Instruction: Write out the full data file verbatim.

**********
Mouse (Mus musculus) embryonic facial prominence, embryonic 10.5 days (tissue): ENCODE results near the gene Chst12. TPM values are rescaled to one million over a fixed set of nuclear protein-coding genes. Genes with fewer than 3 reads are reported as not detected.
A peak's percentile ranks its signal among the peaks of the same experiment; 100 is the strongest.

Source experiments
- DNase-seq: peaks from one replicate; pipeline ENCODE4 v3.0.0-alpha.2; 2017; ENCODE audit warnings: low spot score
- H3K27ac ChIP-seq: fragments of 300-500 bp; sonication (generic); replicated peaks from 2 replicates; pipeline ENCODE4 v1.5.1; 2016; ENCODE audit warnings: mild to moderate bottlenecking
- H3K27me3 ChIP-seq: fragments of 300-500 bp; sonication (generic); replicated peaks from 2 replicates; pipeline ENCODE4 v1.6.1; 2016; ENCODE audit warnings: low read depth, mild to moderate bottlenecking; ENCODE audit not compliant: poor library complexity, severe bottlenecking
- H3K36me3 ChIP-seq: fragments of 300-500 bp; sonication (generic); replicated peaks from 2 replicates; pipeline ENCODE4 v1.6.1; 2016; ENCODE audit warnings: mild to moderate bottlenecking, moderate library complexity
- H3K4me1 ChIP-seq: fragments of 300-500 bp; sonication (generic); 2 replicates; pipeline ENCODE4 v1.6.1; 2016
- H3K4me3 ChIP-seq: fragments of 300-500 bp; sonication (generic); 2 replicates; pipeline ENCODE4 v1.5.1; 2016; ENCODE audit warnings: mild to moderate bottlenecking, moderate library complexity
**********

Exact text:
Mouse (Mus musculus) embryonic facial prominence, embryonic 10.5 days (tissue): ENCODE results near the gene Chst12. TPM values are rescaled to one million over a fixed set of nuclear protein-coding genes. Genes with fewer than 3 reads are reported as not detected.
A peak's percentile ranks its signal among the peaks of the same experiment; 100 is the strongest.

Source experiments
- DNase-seq: peaks from one replicate; pipeline ENCODE4 v3.0.0-alpha.2; 2017; ENCODE audit warnings: low spot score
- H3K27ac ChIP-seq: fragments of 300-500 bp; sonication (generic); replicated peaks from 2 replicates; pipeline ENCODE4 v1.5.1; 2016; ENCODE audit warnings: mild to moderate bottlenecking
- H3K27me3 ChIP-seq: fragments of 300-500 bp; sonication (generic); replicated peaks from 2 replicates; pipeline ENCODE4 v1.6.1; 2016; ENCODE audit warnings: low read depth, mild to moderate bottlenecking; ENCODE audit not compliant: poor library complexity, severe bottlenecking
- H3K36me3 ChIP-seq: fragments of 300-500 bp; sonication (generic); replicated peaks from 2 replicates; pipeline ENCODE4 v1.6.1; 2016; ENCODE audit warnings: mild to moderate bottlenecking, moderate library complexity
- H3K4me1 ChIP-seq: fragments of 300-500 bp; sonication (generic); 2 replicates; pipeline ENCODE4 v1.6.1; 2016
- H3K4me3 ChIP-seq: fragments of 300-500 bp; sonication (generic); 2 replicates; pipeline ENCODE4 v1.5.1; 2016; ENCODE audit warnings: mild to moderate bottlenecking, moderate library complexity